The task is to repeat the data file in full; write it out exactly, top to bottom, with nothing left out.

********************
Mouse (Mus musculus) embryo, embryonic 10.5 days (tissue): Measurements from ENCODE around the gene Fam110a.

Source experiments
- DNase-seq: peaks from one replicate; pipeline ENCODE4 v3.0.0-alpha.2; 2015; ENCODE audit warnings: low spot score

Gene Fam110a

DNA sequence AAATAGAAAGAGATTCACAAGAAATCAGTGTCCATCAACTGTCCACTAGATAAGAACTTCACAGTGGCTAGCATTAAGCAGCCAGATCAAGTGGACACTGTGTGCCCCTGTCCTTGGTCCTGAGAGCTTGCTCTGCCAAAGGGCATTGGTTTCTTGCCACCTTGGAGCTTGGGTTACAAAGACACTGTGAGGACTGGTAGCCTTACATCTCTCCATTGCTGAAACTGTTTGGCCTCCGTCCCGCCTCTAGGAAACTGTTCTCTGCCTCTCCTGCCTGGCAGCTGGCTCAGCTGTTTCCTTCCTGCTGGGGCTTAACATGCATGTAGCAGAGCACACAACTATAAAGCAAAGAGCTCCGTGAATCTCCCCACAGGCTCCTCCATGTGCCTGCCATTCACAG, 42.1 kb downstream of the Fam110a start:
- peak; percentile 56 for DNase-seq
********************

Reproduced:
Mouse (Mus musculus) embryo, embryonic 10.5 days (tissue): Measurements from ENCODE around the gene Fam110a.

Source experiments
- DNase-seq: peaks from one replicate; pipeline ENCODE4 v3.0.0-alpha.2; 2015; ENCODE audit warnings: low spot score

Gene Fam110a

DNA sequence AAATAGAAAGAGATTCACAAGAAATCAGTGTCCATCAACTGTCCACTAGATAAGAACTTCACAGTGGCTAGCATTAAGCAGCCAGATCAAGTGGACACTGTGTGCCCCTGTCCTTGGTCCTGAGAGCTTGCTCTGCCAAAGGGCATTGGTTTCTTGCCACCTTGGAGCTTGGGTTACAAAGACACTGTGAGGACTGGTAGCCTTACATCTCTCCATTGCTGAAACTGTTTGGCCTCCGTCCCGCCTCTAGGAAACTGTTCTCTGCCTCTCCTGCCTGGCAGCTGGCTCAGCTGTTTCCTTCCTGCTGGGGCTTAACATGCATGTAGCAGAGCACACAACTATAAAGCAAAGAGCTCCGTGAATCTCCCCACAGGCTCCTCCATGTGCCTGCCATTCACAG, 42.1 kb downstream of the Fam110a start:
- peak; percentile 56 for DNase-seq